First, once Chili soils the bed, the scent of the urine may cause
her to continue urinating there after any physical problem is
resolved. Second, if her physical ailment makes her feel vulnerable
and less able to protect her territory, she may begin marking her
owner's bed to communicate this sentiment, too.
On the other hand, suppose Chili begins marking the bed because
something threatens her during her owner's absence. Perhaps the
pet-sitter her owner hired brings his own dog along, or maybe a
noisy construction project begins in the apartment downstairs. In
this case, the urine on the bed communicates, "Go away! I'll fight
to protect this!" to whatever sound, scent, and/or sight frightens
the little dog. While such a message would seem to signal great
courage, in reality animals who mark within their owners' home
communicate exactly the opposite: They really don't want to fight at
all and hope any intruder will catch a whiff of that message and
run. Because the pet-sitter's dog and the construction crew do, in
fact, go away every day, as far as Chili's concerned, the marking
works and she continues doing it.
How could this behavior set Chili up for medical problems? Well, we
know that frightened dogs may mark their territories numerous times
daily. We also know that dogs who feel insecure in their space may
only eat and drink the minimum amount. We also know that stress
elevates blood cortisol, a hormone from the adrenal glands, which
can undermine the immune response. And, finally, we know that dogs
caught up in protecting their space may not take time to groom
themselves properly after eliminating. Putting these altogether, we
can see how a stressed dog with a depressed immune response who
repeatedly squats and eventually strains to urinate who also lacks
the time to practice proper post-elimination hygiene could wind up
with a urinary tract infection which would cause her to eliminate as
well as mark in inappropriate places.
Additionally, the relationship between owner and dog often leads the
animal to attach a strong emotional charge to the owners' bed.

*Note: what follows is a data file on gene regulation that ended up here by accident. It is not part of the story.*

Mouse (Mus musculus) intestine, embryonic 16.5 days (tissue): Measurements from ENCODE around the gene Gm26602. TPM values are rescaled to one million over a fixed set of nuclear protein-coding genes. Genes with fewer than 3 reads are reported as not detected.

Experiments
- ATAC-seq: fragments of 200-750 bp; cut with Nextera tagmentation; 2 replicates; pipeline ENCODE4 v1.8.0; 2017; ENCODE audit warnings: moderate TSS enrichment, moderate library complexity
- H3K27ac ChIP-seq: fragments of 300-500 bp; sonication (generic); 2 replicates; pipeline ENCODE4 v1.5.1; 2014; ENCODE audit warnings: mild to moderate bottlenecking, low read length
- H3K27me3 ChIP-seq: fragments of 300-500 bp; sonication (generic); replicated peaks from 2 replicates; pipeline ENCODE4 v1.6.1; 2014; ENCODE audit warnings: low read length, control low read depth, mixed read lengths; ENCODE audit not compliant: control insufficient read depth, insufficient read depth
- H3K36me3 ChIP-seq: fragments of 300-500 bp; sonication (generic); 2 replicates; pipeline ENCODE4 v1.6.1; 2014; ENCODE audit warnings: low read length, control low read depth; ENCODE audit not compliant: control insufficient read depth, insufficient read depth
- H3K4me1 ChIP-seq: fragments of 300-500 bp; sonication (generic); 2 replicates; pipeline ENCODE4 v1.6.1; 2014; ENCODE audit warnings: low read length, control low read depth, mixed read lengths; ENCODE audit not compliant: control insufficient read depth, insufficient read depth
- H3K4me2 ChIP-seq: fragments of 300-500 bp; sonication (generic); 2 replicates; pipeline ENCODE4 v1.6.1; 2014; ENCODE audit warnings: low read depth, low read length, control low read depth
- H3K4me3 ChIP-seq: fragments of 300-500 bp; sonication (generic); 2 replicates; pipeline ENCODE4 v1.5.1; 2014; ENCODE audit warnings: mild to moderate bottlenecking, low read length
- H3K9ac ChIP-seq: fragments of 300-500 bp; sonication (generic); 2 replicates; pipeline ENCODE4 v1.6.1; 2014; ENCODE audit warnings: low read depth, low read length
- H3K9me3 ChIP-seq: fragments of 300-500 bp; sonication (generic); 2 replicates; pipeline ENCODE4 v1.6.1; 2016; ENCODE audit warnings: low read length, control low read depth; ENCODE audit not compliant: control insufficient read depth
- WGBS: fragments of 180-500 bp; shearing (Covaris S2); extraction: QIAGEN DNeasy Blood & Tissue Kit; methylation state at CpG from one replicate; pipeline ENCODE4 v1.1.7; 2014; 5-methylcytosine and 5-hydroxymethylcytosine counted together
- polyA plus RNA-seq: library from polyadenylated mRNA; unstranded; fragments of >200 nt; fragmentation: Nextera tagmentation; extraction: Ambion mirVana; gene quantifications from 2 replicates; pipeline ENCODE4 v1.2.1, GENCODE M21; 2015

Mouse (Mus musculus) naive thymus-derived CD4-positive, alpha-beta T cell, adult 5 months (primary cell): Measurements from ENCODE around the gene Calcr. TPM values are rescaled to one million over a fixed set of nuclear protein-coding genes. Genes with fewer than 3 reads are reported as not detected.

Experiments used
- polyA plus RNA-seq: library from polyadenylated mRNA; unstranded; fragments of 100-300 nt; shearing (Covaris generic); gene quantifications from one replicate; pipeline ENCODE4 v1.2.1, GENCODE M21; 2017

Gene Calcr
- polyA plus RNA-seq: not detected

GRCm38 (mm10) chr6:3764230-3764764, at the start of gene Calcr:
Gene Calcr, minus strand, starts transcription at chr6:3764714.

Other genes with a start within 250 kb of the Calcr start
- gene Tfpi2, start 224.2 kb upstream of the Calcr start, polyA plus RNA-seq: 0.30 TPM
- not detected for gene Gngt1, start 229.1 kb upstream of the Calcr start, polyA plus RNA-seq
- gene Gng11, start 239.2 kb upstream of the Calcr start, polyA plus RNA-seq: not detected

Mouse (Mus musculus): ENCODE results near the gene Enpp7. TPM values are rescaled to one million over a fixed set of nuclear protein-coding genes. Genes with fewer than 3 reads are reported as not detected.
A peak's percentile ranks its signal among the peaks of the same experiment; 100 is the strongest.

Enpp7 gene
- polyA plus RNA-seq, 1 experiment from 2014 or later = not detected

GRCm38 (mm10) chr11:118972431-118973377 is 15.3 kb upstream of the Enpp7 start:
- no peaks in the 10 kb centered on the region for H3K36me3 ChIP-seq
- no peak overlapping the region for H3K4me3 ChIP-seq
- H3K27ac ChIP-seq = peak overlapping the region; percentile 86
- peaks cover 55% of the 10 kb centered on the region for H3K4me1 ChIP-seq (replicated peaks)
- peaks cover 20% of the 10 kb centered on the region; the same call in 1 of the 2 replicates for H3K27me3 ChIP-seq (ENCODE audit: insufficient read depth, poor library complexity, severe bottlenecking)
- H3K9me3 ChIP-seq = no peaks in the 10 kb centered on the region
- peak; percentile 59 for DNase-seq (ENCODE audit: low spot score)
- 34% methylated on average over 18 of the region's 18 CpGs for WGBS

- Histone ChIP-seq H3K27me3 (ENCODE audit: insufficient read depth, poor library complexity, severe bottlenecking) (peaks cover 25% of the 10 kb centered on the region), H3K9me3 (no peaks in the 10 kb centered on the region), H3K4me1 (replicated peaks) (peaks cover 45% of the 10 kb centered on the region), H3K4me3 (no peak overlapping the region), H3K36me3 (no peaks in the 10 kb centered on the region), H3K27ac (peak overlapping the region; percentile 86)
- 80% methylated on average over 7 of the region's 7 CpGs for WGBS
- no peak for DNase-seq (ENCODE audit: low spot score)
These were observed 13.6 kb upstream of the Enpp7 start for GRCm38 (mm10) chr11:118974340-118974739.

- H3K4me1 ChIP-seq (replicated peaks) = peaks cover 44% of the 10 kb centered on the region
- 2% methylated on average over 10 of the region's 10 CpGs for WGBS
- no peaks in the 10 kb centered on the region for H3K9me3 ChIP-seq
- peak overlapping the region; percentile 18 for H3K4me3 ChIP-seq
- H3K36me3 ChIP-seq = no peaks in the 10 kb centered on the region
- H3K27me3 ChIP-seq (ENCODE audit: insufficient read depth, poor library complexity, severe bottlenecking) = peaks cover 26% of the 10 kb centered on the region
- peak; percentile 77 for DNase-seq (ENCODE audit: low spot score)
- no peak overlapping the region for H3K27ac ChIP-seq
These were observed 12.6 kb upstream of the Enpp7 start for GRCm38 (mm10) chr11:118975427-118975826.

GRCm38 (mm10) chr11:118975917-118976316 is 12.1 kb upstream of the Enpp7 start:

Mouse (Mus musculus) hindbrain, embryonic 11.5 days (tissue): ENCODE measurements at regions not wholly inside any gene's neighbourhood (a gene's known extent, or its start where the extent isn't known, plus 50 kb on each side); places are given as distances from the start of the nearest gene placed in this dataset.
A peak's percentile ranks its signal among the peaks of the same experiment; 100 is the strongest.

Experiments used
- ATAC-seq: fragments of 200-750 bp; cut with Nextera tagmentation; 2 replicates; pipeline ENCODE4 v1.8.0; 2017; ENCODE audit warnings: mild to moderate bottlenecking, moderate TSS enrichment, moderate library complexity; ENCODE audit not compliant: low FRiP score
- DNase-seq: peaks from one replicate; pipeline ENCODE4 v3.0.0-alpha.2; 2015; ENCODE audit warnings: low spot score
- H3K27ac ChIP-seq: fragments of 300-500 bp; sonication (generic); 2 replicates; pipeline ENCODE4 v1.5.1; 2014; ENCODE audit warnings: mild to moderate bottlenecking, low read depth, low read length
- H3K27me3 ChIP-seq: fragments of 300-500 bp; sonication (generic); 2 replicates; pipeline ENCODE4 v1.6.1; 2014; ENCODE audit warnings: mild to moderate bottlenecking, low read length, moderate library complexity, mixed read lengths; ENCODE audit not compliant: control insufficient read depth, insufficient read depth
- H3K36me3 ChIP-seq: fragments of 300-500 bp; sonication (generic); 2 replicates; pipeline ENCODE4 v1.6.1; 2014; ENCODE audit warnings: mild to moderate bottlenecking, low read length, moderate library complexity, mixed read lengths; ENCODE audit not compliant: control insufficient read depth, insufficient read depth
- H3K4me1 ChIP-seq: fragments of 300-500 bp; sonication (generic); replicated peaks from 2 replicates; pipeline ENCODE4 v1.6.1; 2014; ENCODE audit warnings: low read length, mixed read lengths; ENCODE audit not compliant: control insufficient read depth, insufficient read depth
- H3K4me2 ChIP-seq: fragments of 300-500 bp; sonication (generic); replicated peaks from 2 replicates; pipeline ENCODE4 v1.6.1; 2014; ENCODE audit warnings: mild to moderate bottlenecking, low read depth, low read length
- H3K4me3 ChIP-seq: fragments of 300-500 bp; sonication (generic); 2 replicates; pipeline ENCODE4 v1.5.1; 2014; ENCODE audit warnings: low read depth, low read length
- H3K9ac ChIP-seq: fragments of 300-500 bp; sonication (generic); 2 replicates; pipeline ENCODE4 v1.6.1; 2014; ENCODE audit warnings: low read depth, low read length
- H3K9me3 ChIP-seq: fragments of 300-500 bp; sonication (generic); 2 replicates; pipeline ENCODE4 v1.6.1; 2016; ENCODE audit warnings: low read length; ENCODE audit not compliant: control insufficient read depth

Practically all bed-marking occurs in dog-centered human-canine
packs in which the dog feels obligated to protect the territory.
Depending on the dog's personality, the bed may serve as the first
or last target.
Further complicating the bond effects, regardless when and why the
mess on the bed appears, owners who discover dog-doo in their beds
rarely react neutrally, let alone positively, to it. However, dogs
who eliminate on the bed in no way communicate that they are
spiteful, mean, or stupid; they communicate that they have a
medical, behavioral, and bond problem that requires an immediate,
knowledgeable, and caring response. Yelling at the dog or punishing
it will simply make the problem worse.
Instead, take your pet for a long walk to calm down and consider all
the different reasons that could lead to this behavior. That mess on
the bed could turn out to be a goldmine of information about your
pet's health and behavior, and your relationship.
4. ON THE MARK! GET SET! NEUTER!
Marking Elimination Program
The following marking elimination guidance is adapted from the
GreatPets.com article by Sarah Wilson.
Even if a pup or dog is well bonded to the owner, he might not see
the owner as the leader of the pack. A young dog having a bold,
assertive temperament might be more prone to marking behavior. Sarah
Wilson suggests the following steps for establishing leadership and
eliminating marking behavior for such dogs. This program puts the
person in the leadership role in a positive, nonconfrontational way.
Sleeps in his crate
Where a dog sleeps is of much status-related import. Sleeping ON
your bed makes him your equal. Also, being on a physically elevated
level can fuel a dog's perception that he is top dog, even over the
people of the house. So keep the dog off your bed and other people
furniture. If the pup is assertive, have him sleep in his crate in